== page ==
If you think you may qualify for one of the programs available through the settlement, remember that the final requirements for the programs that will be available under the settlement are still being worked out, so the availability of relief under one of these programs will take some time.

How are these standards different from what servicers are already supposed to be doing?

Before this action, there were NO specific servicing standards in place that the banks were required to follow. The new standards are designed to prevent mortgage servicers from engaging in improper servicing practices. The standards require the five big banks to offer loss mitigation to borrowers as alternatives to foreclosure, before pursuing a foreclosure. They also increase the transparency of the loss mitigation process, impose timelines to respond to borrowers, and restrict the unfair practice of "dual tracking" where a foreclosure is initiated despite the borrower's engagement in loss mitigation. They also incorporate protections for military personnel and provide guidelines before forced-placed insurance is imposed.

What happens if the servicers do not comply with the standards or other settlement obligations?

The five banks are subject to a federal court order enforceable by a federal judge. Compliance with the standards can ultimately be enforced through the court process. In addition, a special independent monitor will oversee the banks, issue periodic reports, and identify any potential violations. If the five banks fail to remedy violations, they will be subject to civil penalties. Federal agencies, state attorneys general, and bank regulators can enforce compliance if there are violations the banks do not fix promptly. The settlement also builds in incentives designed to ensure prompt compliance, including a large monetary penalty if the banks do not meet targets for distributing the benefits required by the settlement on time.

What can I do now?

It will take some time for the relief offered through this settlement to become available to borrowers. If you are behind in your mortgage or concerned that you may fall behind, DON'T WAIT. There are trained nonprofit housing counselors who can assist you now, free of charge, and help you get the relief offered through the settlement. Call Maryland HOPE at 1-877-462-7555. They will put you in touch with a housing counselor in your area. We urge you to contact a housing counselor. Your housing counselor will assist you in dealing with the banks.

The banks also have established toll-free numbers for you to call, listed below. If you contact a housing counselor first, they may be able to assist you with making this call.

  • Wells Fargo: 1-800-288-3212
  • Bank of America: 1-877-488-7814
  • Citi: 1-866-272-4749
  • JP Morgan Chase: 1-866-372-6901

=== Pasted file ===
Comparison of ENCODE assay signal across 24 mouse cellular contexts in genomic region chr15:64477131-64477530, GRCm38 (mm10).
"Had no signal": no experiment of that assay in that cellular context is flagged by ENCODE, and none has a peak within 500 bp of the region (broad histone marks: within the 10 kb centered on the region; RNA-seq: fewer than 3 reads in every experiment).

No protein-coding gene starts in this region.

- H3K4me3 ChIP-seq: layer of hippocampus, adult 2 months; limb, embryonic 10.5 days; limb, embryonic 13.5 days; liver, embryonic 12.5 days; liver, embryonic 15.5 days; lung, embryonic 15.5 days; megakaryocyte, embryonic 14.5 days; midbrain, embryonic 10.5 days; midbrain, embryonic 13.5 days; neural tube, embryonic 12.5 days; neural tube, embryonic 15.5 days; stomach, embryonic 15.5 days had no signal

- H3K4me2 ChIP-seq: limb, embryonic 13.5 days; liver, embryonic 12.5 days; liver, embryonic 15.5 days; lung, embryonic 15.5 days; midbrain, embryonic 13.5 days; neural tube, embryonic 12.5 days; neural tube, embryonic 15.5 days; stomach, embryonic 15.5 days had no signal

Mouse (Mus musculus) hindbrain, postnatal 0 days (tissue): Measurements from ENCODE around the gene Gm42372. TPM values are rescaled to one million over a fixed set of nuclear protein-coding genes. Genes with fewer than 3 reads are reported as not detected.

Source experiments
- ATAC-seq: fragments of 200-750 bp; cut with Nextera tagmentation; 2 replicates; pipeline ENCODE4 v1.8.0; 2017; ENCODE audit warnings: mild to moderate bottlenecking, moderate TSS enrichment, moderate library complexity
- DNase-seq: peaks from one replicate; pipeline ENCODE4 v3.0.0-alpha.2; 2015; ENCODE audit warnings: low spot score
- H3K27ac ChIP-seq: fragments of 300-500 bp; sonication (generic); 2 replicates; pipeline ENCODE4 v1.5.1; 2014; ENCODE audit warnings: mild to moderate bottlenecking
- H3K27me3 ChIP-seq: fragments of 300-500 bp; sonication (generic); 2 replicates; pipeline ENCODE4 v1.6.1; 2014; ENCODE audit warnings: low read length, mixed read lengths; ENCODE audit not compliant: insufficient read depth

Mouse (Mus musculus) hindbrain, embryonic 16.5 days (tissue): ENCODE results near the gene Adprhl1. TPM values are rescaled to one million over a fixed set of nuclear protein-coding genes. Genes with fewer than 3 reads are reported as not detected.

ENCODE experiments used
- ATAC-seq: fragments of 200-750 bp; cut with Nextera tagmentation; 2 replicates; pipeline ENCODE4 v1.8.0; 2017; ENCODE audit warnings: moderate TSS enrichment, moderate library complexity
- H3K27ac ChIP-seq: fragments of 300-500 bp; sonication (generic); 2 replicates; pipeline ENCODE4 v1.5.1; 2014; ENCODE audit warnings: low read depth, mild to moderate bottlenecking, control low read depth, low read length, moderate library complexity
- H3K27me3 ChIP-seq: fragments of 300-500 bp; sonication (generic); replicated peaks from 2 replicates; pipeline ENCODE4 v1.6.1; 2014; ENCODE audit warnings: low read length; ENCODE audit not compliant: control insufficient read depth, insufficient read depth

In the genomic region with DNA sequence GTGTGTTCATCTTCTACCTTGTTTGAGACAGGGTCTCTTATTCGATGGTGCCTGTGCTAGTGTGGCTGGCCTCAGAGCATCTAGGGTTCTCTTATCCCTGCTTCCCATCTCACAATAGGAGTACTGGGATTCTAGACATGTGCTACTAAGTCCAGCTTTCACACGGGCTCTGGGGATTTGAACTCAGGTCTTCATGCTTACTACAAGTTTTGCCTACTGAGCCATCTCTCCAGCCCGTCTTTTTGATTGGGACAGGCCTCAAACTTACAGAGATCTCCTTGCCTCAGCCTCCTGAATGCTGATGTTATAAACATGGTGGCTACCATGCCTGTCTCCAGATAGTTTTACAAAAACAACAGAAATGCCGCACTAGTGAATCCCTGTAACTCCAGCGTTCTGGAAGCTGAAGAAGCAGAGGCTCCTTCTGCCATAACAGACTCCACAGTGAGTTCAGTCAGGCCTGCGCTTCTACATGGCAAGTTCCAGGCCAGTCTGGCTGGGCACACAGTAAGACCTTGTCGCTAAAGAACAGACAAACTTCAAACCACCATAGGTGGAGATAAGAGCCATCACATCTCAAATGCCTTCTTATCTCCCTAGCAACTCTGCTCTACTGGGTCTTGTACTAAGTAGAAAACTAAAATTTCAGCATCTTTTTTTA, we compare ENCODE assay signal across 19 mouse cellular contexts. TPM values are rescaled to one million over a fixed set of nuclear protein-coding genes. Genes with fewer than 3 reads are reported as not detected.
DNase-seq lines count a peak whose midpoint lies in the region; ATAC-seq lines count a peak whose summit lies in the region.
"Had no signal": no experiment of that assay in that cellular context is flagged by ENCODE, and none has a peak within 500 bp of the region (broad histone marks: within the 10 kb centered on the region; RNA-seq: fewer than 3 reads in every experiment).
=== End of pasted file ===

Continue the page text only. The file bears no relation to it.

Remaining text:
• Ally Bank/GMAC: 1-800-766-4622

As we learn more details about the eligibility requirements for the programs and relief available through the settlement, we will post it at

Further details also will be provided, as they develop, at www.NationalMortgageSettlement.com.

I don't make my mortgage payments to one of these banks now, but I did at one time. Am I eligible for relief?

Other than restitution, which is paid to consumers who lost their homes to foreclosure, the relief will be based on who currently services the loan. Thus, if the consumer's loan isn't currently serviced by one of the 5 servicers, the consumer probably will not receive relief under the settlement. There may be a Federal program that applies to the consumer. The consumer should speak with a housing counselor.

One of these banks owned my loan at one time, but I don't remember if I ever made a payment to them, or I don't think I ever made a mortgage payment to them. Am I eligible for relief?

If none of the settling banks serviced or services the loan, the consumer is not eligible for relief under the settlement. There may be a Federal program that applies to the consumer. The consumer should speak with a housing counselor.

I have two mortgages on my home. I make one of my monthly payments to one of these 5 banks, but I do not make the other payment to one of these banks. Am I eligible for relief?

The consumer may be eligible for relief if either of the 2 loans is serviced by a settling bank.

I have two mortgages on my home. I make one monthly payment to one of the 5 banks and I make the other monthly payment to a different one of the 5 banks. Am I eligible for relief?

The consumer may be eligible for relief if either of the 2 loans is serviced by a settling bank.

I am in the process of trying to get relief through HARP or HAMP, but I think I am eligible for relief under the settlement. Should I stop the HARP/HAMP process and seek relief under the settlement? Can I apply for both at the same time and see what happens?

Consumers are not recommended to stop any loan modification process that is currently in process.  However, the consumer should ask about the availability of relief under the settlement.  Because the consumer should have a single point of contact with the servicer, pursuing both avenues should not create any conflict.


I already received a modification either under HARP,HAMP or independently, may I still apply for relief under the settlement?

A consumer is not eligible for the refinance portion of the Settlement if the consumer received a modification in the past 24 months or a refinance after 1/1/2009. The consumer may be eligible for a loan modification or principal reduction even if the consumer already received a HARP or HAMP modification.

I don't live in the home (either renting it out or a family member lives there), but I own it and one of the 5 banks services it. Am I eligible for relief?

The relief is limited to occupied properties, but there may be relief available even if the property is rented.

DON'T BE A VICTIM! BEWARE OF SCAMS!

If someone promises to assist you and offers guaranteed results or a loan modification for a fee, it is likely a scam. Don't Pay, Walk Away! Instead, find a nonprofit housing counseling organization near you by calling 1-877-462-7555 or by visiting www.mdhope.org.